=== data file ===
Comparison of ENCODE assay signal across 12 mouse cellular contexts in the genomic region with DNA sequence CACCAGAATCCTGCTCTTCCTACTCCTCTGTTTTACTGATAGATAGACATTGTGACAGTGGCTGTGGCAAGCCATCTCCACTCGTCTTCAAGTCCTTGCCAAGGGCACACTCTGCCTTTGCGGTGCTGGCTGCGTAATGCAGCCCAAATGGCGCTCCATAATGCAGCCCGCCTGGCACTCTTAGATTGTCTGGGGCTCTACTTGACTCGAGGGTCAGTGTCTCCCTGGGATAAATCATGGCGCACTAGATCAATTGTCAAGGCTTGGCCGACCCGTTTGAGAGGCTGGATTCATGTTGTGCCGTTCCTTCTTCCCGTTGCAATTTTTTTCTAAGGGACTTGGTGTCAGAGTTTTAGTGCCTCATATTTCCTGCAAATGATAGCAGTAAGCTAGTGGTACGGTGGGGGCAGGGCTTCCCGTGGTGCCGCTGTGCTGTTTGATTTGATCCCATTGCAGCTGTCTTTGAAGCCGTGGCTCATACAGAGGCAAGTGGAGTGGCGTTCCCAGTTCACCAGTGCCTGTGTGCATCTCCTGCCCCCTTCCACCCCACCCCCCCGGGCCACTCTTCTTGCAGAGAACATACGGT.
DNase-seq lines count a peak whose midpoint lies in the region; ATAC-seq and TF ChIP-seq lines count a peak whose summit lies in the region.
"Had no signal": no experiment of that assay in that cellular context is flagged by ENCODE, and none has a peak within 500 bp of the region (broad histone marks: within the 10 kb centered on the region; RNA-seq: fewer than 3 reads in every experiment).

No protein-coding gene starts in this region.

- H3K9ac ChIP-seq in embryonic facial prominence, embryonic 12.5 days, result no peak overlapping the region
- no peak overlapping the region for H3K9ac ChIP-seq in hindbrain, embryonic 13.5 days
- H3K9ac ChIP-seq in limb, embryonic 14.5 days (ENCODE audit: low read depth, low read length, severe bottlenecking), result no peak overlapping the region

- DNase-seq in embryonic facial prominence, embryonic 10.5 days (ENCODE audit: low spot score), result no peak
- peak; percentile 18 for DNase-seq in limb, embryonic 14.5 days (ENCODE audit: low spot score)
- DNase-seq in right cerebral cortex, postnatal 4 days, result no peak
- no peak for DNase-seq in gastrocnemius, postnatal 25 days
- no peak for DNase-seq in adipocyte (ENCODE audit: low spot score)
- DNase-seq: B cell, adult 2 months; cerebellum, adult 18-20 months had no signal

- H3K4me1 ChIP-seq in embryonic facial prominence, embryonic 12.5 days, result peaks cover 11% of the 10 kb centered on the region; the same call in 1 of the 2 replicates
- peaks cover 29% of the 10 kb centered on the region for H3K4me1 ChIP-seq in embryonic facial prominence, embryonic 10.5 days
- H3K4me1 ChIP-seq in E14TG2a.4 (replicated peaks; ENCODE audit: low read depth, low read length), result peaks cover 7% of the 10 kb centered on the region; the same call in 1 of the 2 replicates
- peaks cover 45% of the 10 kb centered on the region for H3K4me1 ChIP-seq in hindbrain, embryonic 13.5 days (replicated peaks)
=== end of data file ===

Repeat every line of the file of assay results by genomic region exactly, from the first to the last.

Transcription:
Comparison of ENCODE assay signal across 12 mouse cellular contexts in the genomic region with DNA sequence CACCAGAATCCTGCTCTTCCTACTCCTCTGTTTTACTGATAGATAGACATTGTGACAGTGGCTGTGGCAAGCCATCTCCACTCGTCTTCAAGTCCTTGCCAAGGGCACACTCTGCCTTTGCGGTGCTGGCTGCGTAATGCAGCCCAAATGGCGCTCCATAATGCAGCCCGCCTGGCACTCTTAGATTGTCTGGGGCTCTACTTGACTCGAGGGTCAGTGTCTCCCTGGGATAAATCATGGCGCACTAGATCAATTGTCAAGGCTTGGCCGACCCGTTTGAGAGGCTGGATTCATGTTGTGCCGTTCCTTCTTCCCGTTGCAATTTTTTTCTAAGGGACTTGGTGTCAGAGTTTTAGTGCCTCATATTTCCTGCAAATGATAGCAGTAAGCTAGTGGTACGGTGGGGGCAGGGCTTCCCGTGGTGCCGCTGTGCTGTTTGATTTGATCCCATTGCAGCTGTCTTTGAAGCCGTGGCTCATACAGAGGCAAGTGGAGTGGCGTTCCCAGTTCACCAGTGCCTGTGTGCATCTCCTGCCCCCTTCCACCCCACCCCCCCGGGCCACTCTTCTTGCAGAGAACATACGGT.
DNase-seq lines count a peak whose midpoint lies in the region; ATAC-seq and TF ChIP-seq lines count a peak whose summit lies in the region.
"Had no signal": no experiment of that assay in that cellular context is flagged by ENCODE, and none has a peak within 500 bp of the region (broad histone marks: within the 10 kb centered on the region; RNA-seq: fewer than 3 reads in every experiment).

No protein-coding gene starts in this region.

- H3K9ac ChIP-seq in embryonic facial prominence, embryonic 12.5 days, result no peak overlapping the region
- no peak overlapping the region for H3K9ac ChIP-seq in hindbrain, embryonic 13.5 days
- H3K9ac ChIP-seq in limb, embryonic 14.5 days (ENCODE audit: low read depth, low read length, severe bottlenecking), result no peak overlapping the region

- DNase-seq in embryonic facial prominence, embryonic 10.5 days (ENCODE audit: low spot score), result no peak
- peak; percentile 18 for DNase-seq in limb, embryonic 14.5 days (ENCODE audit: low spot score)
- DNase-seq in right cerebral cortex, postnatal 4 days, result no peak
- no peak for DNase-seq in gastrocnemius, postnatal 25 days
- no peak for DNase-seq in adipocyte (ENCODE audit: low spot score)
- DNase-seq: B cell, adult 2 months; cerebellum, adult 18-20 months had no signal

- H3K4me1 ChIP-seq in embryonic facial prominence, embryonic 12.5 days, result peaks cover 11% of the 10 kb centered on the region; the same call in 1 of the 2 replicates
- peaks cover 29% of the 10 kb centered on the region for H3K4me1 ChIP-seq in embryonic facial prominence, embryonic 10.5 days
- H3K4me1 ChIP-seq in E14TG2a.4 (replicated peaks; ENCODE audit: low read depth, low read length), result peaks cover 7% of the 10 kb centered on the region; the same call in 1 of the 2 replicates
- peaks cover 45% of the 10 kb centered on the region for H3K4me1 ChIP-seq in hindbrain, embryonic 13.5 days (replicated peaks)